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Album Review

This is for all fans of such amazing big bands as the Sun Ra Arkestra, Charles Mingus' Big Band, the Italian Instabile Orchestra, Willem Breuker Kollektief, and other thrilling jazz groups of the larger variety. It is a terrific proof of bassist William Parker's strength as a leader and is one of his most engaging releases to date. The Mayor of Punkville compiles selections from Little Huey Creative Music Orchestra's performances at NYC's Tonic from July through November, 1999 onto two discs. The first opens rather appropriately with a short piece of drawn-out phrases overall reminiscent of an orchestra warm-up. The only number featuring vocals, "James Baldwin to the Rescue," comes next and vocalist Aleta Hayes comes across strong. This piece stays more scattered and more atmospheric, making it possible to get a bit lost in the longer instrumental sections. The highlight of the first disc, "Oglala Eclipse," follows and the orchestra really kicks and moves together as Arkestra notions rise up again in the back of the mind. Starting the second disc is "Interlude #7 (Huey's Blues)" and, as with the other two interludes, the orchestra is found to be calm and steady. Little Huey is at its most shining during disc two, including the spitfire, shout-inducing, epic title track (which clocks in at just over 30 minutes), as well as the three-part "Steps to Noh Mountain." It's a great pleasure to hear three trumpets, four trombones, and six saxophones (all well-played) provide the body of a piece that has a lovely melody and great groove, working along with the strong rhythm section of drummer Andrew Baker and Parker on bass. It's loose, it's off-the-cuff, it's rebellious, and slightly minor(-keyed) — The Little Huey Creative Music Orchestra offer much enjoyment with the wonderful, beautiful Mayor of Punkville.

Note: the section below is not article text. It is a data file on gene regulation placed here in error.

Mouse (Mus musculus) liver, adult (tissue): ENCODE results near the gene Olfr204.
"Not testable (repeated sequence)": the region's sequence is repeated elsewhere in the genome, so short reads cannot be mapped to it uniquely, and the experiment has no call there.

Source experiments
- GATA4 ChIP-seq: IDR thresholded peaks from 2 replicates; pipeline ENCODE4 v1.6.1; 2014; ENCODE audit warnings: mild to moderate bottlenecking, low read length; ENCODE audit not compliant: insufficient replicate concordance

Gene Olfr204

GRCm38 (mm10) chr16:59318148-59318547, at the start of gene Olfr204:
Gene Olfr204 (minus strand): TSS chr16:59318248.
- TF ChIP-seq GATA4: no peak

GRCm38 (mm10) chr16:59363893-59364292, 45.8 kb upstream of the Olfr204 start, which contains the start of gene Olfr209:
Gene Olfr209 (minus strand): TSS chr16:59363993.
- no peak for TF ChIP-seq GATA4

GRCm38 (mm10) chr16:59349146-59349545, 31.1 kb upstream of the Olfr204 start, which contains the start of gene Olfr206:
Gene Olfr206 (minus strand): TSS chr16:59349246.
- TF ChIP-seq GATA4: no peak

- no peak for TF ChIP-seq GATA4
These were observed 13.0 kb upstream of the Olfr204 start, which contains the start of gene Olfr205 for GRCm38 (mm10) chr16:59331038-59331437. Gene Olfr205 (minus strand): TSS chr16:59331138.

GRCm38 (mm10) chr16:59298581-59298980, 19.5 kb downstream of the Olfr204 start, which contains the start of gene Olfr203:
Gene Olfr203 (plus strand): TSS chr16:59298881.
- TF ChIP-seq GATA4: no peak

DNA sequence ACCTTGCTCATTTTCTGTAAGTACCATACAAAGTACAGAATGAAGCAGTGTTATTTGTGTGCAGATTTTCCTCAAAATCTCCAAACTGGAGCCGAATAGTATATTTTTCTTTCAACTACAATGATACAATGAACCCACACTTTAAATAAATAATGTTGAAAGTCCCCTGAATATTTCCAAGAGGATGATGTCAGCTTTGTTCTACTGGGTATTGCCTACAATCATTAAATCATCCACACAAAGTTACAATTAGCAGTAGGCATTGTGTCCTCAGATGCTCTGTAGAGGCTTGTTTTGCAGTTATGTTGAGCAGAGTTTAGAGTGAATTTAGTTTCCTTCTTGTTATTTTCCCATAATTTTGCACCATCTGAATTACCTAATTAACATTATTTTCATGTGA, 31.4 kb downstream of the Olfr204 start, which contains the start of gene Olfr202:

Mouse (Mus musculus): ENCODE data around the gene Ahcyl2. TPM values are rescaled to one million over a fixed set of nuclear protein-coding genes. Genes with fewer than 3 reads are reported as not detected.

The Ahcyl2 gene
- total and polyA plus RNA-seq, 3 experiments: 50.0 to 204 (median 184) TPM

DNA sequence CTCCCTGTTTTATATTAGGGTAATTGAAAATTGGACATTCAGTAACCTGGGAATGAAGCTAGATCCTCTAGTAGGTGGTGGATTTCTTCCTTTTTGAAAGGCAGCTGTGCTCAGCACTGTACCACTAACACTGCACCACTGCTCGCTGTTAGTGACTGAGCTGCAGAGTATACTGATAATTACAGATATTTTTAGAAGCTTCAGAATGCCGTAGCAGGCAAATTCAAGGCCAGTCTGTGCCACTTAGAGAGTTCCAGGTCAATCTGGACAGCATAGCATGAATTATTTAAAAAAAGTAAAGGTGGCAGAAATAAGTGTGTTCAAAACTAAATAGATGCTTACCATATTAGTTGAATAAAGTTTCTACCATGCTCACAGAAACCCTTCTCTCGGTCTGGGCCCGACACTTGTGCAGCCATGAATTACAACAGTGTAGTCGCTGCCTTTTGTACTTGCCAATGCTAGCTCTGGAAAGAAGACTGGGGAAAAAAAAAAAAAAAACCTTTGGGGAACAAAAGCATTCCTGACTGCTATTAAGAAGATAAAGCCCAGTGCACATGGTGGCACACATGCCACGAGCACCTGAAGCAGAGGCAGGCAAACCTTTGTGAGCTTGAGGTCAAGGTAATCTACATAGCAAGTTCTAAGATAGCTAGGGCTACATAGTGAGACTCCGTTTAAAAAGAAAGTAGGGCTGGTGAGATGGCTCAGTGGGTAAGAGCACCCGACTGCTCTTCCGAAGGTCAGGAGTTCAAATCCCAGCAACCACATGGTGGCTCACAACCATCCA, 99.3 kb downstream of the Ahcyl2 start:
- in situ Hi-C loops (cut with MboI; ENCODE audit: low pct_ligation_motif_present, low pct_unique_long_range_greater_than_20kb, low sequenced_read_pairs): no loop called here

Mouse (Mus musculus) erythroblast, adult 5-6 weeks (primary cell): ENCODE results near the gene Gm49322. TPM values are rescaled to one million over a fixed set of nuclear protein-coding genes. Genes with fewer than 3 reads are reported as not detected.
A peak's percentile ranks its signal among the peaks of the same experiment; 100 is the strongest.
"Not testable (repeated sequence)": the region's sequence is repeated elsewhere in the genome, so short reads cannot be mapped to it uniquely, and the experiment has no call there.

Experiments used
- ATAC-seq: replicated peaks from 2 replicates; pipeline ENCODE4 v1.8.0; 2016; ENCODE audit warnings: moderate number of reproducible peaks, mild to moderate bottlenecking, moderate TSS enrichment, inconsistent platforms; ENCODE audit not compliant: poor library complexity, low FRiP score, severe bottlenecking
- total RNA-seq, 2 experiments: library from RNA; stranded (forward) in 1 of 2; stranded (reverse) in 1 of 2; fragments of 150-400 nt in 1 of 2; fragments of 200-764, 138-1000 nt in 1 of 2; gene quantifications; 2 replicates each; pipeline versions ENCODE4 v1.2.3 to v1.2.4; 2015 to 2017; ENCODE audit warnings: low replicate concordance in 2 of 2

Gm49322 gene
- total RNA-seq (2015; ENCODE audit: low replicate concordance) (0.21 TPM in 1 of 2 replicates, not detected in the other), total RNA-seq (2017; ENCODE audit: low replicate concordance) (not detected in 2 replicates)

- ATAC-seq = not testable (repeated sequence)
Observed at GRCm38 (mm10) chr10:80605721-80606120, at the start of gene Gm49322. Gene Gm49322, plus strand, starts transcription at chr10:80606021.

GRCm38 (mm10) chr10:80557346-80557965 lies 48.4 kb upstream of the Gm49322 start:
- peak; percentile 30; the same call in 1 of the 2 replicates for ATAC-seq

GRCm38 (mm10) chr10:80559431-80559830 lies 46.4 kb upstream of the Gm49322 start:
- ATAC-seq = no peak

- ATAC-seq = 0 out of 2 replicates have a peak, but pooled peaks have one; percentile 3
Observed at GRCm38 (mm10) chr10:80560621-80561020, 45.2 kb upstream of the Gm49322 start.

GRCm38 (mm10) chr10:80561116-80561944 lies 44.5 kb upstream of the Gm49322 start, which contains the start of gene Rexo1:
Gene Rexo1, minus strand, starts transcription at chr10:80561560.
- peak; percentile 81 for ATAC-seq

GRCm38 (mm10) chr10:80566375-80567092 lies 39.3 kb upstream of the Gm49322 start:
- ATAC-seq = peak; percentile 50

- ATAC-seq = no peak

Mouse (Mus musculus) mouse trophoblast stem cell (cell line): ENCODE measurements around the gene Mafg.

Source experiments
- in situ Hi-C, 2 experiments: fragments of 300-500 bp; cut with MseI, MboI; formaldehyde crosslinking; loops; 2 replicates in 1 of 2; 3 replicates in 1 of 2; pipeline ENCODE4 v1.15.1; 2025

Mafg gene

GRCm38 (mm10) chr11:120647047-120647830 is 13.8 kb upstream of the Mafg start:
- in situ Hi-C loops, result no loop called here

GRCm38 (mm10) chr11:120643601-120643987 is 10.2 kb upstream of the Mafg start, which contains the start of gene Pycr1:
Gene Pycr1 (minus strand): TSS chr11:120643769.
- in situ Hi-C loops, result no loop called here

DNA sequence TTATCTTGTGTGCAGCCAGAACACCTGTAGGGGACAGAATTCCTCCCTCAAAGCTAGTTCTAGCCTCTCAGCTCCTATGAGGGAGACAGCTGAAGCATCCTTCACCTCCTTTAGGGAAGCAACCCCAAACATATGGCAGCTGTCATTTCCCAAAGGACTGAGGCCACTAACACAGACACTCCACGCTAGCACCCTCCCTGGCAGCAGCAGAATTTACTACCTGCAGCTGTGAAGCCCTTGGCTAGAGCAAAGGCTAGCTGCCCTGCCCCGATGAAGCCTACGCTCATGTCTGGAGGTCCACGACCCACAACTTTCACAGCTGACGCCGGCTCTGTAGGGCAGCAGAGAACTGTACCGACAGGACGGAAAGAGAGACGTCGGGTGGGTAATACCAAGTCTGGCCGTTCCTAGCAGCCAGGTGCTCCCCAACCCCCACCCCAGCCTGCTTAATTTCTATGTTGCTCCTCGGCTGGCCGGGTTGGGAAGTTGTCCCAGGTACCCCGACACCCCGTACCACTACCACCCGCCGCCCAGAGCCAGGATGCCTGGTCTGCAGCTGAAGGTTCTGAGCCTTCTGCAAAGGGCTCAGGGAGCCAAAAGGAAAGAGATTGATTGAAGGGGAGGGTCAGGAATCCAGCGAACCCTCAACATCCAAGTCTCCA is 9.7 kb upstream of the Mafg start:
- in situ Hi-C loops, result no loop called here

Mayor of Punkville, The Little Huey Creative Music Orchestra
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